Saturday, April 23, 2016

Case o' The Week: Quicks Sticks in Time Not Saved in Nine - Onuoha and Sell Involuntary Medication

  Here’s an efficient idea: why not involuntary medicate our clients with six times the recommended dose of psychotropic drugs? Easier for BOP staff, and a quicker hustle to restored competency. 
  (The Ninth, thankfully, doesn't buy it either).
United States v. Onuoha, 2015 WL 1579952(9th Cir. April 20, 2016), decision available here.
Honorable Judges Gould and Berzon
Players:  Decision by Judge Gould, joined by Judge Berzon and District Judge Steeh. Important win for CD Cal AFPD Briana Fuller Mircheff.

Facts: Onuoha, a mentally ill man and former TSA screener, is charged under 18 USC §§ 844(e) and 1038(a)(1) for allegedly making threatening calls to LAX and telling them to clear the airport. Id. at *1. The defense noticed a diminished capacity defense before trial, and the district court then granted the government’s motion for a competency evaluation. Id. at *2. 
  After the BOP found Onuoha incompetent the government sought forced medication to restore competency under Sell v. United States, 539 U.S. 166 (2003). Id. at *2. 
  Over defense objection, the district court ordered involuntary medication. Id. at *2. Onuoha filed an interlocutory appeal. Id.

Issue(s): “On this appeal Onuoha challenges only the district court’s conclusions on the first and fourth [Sell] factors, and so we limit our discussion, first, to whether important government interests are at stake in prosecuting Onuoha and, second, to whether administration of the prescribed drugs is medically appropriate, i.e., in the patient's best medical interests in light of his medical condition.” Id. at *3.

Held: “We conclude that the first factor is met but that the fourth factor is not: there is an important  governmental interest in prosecuting Onuoha, but the proposed treatment is not in his best medical interests.” Id.

Of Note: Onuoha’s Guideline range is only at 27-33 months. Id. at *4. When the Ninth upheld the “important governmental interest” in this case (the first Sell factor), Onuoha becomes the lowest guideline range to satisfy the “important governmental interest” test. Id. The Ninth adds many caveats, however, that make this a one-off case for this factor.  Onuoha was a former TSA screener who allegedly made threatening calls to LAX on the eve of 9-11, who left notes leading law enforcement to believe he was an active shooter, and generally caused much havoc. Id. at *5. Moreover, the Ninth rejects the district court’s reliance on “future dangerousness” as a basis for the “governmental interest” inquiry. Id. 
  Don’t let an AUSA get away with a casual cite to this low range for this factor – this is a nuanced and fact-bound analysis of “governmental interest,” and is readily distinguishable in most low-guideline range cases.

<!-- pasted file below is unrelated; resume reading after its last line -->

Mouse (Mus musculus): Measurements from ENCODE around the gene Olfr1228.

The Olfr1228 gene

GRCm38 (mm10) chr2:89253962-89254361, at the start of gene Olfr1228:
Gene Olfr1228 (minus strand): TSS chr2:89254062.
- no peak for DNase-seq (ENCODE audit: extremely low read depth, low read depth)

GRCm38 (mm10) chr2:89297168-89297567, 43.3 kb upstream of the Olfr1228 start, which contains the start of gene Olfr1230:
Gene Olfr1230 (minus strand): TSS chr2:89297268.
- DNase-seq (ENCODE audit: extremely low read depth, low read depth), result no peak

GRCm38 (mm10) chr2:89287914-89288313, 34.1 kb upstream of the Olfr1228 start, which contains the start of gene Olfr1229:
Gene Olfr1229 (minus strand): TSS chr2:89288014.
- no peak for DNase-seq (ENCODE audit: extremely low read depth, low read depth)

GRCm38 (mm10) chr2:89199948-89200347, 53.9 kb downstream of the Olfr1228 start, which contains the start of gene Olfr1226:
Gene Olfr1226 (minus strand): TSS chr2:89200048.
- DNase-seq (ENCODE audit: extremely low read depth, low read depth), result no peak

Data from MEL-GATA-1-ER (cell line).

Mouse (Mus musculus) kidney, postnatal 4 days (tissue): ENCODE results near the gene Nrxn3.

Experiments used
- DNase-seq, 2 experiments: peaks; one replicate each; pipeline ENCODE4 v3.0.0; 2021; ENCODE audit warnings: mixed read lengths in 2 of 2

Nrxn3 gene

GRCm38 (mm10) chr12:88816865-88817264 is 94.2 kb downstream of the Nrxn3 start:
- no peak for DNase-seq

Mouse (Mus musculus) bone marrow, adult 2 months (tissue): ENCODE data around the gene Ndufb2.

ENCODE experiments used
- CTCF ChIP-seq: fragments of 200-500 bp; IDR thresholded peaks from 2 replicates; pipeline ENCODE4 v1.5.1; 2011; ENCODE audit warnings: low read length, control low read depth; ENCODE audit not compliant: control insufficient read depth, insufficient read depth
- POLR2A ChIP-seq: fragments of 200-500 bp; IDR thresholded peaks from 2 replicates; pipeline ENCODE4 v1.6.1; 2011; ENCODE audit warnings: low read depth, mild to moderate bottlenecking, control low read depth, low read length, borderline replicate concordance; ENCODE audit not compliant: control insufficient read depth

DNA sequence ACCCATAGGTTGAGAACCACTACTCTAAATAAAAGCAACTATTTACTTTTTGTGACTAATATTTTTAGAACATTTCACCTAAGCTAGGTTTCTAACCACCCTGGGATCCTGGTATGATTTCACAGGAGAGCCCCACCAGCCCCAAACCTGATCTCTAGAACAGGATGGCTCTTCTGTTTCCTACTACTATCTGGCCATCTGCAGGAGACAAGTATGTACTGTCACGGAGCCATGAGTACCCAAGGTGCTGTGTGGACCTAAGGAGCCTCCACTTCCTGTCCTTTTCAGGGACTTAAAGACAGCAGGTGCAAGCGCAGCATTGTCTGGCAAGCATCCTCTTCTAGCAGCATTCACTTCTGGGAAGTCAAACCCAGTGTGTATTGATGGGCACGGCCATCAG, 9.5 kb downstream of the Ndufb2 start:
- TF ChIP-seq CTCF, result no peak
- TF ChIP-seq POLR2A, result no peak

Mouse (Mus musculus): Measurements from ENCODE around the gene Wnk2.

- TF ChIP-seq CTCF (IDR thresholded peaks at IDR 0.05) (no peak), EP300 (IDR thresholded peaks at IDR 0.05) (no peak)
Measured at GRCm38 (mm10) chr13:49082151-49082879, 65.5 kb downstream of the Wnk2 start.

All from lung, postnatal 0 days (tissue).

How to Use: The BOP’s Dr. Lucking recommended forced injections of Haldol, at doses higher than the BOP’s own own recommendations. Id. at *7. Dr. Lucking recommended this high dose – up to six times higher than the BOP’s guidelines– “so that treatment moves on in a more rapid manner.” Id. at *8. The Ninth is appropriately unimpressed: “restoring competency quickly is not a controlling concern under the fourth Sell factor – only the best medical interests are considered.” Id. 
  Not that Judge Gould refuses to demure to the BOP’s doc’s “expertise:” “a physician's word is not absolute, not even the word of a reputable and experienced doctor. Although Dr. Lucking has administered involuntary medication hundreds of times, his recommendations are still subject to Sell’s rigorous analysis.” Id. at *9.
  Onuoha illustrates why the defense really has to tear apart any BOP forced-med recommendation: it is a defendant-centered (actually, patient-centered, id. at *9) opinion that rightly puts our client’s health front and center. 
  A new leading opinion on Sell litigation, and a must-read for any forced-med case.
For Further Reading: Nna Alpha Onuoha is a former U.S. Army vet, and a former TSA worker, who allegedly made the threats to LAX the day after he resigned. For a news account of this sad and troubled man, see Former SoCal TSA Employee Arrested After Threats to LAX, available here.

Images of the Honorable Judges Gould and Berzon from

Steven Kalar, Federal Public Defender, ND Cal FPD. Website at


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Blogger L.A.W. (Learn And Win) said...

To demur is to show reluctance or to hesitate, like not quite getting in the car when someone opens the door, but demure is always an adjective describing a modest, reserved, or shy person, and sounds like the mew of a tiny kitten.

Sunday, May 01, 2016 6:30:00 PM  

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